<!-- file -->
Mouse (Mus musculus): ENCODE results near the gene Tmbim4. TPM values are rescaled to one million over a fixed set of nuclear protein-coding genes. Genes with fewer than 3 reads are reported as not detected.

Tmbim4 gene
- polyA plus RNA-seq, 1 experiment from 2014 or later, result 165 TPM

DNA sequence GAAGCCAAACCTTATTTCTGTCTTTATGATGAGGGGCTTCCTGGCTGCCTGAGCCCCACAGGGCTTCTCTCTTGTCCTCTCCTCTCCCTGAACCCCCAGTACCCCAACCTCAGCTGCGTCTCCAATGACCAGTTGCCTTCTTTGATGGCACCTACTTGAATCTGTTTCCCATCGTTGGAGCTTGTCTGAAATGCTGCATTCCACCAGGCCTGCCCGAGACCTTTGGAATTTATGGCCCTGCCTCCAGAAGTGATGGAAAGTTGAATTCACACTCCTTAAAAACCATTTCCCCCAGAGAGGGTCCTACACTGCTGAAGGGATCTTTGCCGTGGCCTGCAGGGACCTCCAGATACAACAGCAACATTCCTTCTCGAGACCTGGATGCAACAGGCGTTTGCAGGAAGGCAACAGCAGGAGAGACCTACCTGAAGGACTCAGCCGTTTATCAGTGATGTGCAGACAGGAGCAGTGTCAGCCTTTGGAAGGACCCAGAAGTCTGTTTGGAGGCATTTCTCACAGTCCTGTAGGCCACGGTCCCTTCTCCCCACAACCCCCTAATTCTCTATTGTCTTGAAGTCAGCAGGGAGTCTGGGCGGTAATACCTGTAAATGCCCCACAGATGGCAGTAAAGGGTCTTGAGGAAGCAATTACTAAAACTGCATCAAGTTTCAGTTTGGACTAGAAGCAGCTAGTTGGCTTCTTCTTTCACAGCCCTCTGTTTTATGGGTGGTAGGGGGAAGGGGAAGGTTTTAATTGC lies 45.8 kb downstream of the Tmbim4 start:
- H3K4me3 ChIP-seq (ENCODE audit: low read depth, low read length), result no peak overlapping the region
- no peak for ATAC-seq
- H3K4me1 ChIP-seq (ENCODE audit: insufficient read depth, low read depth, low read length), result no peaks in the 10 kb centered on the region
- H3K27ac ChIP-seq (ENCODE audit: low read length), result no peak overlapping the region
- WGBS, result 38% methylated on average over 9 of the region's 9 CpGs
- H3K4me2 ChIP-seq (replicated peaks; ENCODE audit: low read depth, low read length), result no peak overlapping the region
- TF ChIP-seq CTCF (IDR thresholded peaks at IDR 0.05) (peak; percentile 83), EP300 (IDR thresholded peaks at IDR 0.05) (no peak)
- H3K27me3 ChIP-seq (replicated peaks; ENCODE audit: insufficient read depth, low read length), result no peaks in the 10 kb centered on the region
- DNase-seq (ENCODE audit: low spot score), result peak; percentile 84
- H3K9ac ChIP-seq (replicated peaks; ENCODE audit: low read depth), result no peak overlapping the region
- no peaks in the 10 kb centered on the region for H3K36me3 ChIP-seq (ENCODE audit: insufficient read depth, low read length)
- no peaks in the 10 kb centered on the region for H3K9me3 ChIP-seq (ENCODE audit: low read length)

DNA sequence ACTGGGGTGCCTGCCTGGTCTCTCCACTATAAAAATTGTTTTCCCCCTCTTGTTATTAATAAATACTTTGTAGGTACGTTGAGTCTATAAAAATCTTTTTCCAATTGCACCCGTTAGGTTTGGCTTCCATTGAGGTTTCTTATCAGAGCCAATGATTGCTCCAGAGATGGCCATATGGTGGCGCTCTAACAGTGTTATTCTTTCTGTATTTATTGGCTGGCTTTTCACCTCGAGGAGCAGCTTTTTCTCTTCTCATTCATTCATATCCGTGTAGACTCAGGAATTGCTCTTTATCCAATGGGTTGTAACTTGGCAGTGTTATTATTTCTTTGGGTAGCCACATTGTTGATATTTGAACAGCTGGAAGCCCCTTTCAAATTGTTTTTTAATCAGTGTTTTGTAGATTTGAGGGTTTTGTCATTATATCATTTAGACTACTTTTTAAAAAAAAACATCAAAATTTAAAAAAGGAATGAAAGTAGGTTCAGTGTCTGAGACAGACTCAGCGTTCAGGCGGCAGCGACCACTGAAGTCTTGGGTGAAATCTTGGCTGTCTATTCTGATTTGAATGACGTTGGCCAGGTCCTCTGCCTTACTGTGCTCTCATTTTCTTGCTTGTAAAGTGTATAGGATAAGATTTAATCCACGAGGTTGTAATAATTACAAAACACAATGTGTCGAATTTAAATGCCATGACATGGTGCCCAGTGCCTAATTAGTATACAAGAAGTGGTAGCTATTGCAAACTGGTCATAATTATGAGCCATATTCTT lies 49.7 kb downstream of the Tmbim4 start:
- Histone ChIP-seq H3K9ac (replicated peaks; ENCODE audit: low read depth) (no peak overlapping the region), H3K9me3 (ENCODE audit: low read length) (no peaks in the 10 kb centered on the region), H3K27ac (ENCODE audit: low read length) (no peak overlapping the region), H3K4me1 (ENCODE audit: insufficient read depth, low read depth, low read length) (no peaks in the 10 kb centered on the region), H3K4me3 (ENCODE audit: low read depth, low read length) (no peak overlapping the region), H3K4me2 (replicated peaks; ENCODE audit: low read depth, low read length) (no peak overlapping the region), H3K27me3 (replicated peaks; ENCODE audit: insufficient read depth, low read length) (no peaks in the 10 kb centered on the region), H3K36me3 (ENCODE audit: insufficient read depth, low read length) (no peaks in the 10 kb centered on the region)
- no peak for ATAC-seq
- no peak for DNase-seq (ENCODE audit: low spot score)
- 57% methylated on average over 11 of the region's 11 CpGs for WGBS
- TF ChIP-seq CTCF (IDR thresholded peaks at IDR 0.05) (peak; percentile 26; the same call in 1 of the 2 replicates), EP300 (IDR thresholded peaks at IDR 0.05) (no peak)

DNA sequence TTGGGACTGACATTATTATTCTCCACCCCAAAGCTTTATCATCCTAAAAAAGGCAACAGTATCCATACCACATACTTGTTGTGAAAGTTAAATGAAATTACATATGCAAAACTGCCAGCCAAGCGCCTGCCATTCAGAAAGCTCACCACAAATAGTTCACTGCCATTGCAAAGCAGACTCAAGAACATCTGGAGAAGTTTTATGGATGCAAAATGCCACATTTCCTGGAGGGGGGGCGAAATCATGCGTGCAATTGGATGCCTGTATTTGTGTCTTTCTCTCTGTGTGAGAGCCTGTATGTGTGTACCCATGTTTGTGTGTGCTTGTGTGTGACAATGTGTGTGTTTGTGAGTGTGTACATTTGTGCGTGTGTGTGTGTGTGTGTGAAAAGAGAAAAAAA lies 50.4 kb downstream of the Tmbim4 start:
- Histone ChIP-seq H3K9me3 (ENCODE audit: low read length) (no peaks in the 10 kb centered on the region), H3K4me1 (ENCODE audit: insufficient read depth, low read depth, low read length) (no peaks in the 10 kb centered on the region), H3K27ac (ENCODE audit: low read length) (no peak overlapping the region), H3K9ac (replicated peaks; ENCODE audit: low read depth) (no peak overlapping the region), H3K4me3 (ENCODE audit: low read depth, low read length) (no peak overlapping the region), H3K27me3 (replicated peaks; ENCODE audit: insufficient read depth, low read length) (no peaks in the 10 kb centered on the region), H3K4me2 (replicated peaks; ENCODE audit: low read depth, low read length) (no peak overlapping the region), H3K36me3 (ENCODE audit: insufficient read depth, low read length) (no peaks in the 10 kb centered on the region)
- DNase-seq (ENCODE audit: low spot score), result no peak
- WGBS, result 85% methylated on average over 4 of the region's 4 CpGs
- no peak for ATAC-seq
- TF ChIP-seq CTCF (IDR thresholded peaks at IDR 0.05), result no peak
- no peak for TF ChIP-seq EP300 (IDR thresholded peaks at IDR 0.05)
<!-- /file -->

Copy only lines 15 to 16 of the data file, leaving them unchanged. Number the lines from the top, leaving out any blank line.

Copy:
- no peaks in the 10 kb centered on the region for H3K36me3 ChIP-seq (ENCODE audit: insufficient read depth, low read length)
- no peaks in the 10 kb centered on the region for H3K9me3 ChIP-seq (ENCODE audit: low read length)